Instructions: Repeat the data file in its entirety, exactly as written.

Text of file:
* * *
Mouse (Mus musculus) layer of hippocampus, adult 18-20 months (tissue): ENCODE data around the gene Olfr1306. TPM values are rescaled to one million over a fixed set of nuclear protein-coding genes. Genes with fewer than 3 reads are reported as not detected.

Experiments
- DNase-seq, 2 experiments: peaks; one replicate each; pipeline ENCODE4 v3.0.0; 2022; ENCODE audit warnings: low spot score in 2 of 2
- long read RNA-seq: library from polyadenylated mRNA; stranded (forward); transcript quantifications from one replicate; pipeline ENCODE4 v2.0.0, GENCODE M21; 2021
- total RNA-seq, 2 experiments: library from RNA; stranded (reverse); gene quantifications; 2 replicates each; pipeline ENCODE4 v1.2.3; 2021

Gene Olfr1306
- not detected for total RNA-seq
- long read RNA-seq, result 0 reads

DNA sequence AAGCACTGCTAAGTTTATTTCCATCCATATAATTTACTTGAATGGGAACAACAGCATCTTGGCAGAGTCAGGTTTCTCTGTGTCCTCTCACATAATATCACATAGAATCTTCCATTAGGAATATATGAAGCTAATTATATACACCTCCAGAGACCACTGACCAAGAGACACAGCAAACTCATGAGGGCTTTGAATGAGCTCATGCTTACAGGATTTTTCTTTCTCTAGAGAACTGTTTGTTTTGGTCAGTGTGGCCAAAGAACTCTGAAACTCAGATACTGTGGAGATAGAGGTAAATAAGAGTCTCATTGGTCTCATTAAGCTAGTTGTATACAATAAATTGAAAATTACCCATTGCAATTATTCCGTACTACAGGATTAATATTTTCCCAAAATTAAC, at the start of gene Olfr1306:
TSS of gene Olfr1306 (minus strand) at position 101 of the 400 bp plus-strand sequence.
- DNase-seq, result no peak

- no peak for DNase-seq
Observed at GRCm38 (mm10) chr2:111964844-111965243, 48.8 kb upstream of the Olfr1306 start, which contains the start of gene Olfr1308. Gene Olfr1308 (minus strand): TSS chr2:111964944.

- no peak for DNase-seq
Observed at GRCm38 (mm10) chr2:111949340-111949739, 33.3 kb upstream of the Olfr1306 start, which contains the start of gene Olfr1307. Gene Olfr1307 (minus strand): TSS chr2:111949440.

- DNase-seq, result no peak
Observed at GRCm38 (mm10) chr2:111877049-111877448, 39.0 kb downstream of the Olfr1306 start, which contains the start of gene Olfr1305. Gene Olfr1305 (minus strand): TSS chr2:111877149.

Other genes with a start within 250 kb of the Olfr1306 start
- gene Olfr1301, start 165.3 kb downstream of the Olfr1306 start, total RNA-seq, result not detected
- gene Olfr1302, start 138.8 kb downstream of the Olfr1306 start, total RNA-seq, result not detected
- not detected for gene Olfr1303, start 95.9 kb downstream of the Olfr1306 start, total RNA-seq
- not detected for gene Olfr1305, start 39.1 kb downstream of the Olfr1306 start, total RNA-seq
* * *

Mouse (Mus musculus) layer of hippocampus, adult 18-20 months (tissue): ENCODE data around the gene Olfr1306. TPM values are rescaled to one million over a fixed set of nuclear protein-coding genes. Genes with fewer than 3 reads are reported as not detected.

Experiments
- DNase-seq, 2 experiments: peaks; one replicate each; pipeline ENCODE4 v3.0.0; 2022; ENCODE audit warnings: low spot score in 2 of 2
- long read RNA-seq: library from polyadenylated mRNA; stranded (forward); transcript quantifications from one replicate; pipeline ENCODE4 v2.0.0, GENCODE M21; 2021
- total RNA-seq, 2 experiments: library from RNA; stranded (reverse); gene quantifications; 2 replicates each; pipeline ENCODE4 v1.2.3; 2021

Gene Olfr1306
- not detected for total RNA-seq
- long read RNA-seq, result 0 reads

DNA sequence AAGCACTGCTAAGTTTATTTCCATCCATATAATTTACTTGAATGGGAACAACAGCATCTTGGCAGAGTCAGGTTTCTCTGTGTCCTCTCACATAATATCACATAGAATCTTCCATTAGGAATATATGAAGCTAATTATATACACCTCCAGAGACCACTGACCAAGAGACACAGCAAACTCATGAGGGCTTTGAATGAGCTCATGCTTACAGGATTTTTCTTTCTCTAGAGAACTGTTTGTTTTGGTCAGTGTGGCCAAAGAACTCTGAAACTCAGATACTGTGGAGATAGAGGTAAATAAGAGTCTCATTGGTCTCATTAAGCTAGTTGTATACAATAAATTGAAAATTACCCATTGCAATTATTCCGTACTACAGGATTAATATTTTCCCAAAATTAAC, at the start of gene Olfr1306:
TSS of gene Olfr1306 (minus strand) at position 101 of the 400 bp plus-strand sequence.
- DNase-seq, result no peak

- no peak for DNase-seq
Observed at GRCm38 (mm10) chr2:111964844-111965243, 48.8 kb upstream of the Olfr1306 start, which contains the start of gene Olfr1308. Gene Olfr1308 (minus strand): TSS chr2:111964944.

- no peak for DNase-seq
Observed at GRCm38 (mm10) chr2:111949340-111949739, 33.3 kb upstream of the Olfr1306 start, which contains the start of gene Olfr1307. Gene Olfr1307 (minus strand): TSS chr2:111949440.

- DNase-seq, result no peak
Observed at GRCm38 (mm10) chr2:111877049-111877448, 39.0 kb downstream of the Olfr1306 start, which contains the start of gene Olfr1305. Gene Olfr1305 (minus strand): TSS chr2:111877149.

Other genes with a start within 250 kb of the Olfr1306 start
- gene Olfr1301, start 165.3 kb downstream of the Olfr1306 start, total RNA-seq, result not detected
- gene Olfr1302, start 138.8 kb downstream of the Olfr1306 start, total RNA-seq, result not detected
- not detected for gene Olfr1303, start 95.9 kb downstream of the Olfr1306 start, total RNA-seq
- not detected for gene Olfr1305, start 39.1 kb downstream of the Olfr1306 start, total RNA-seq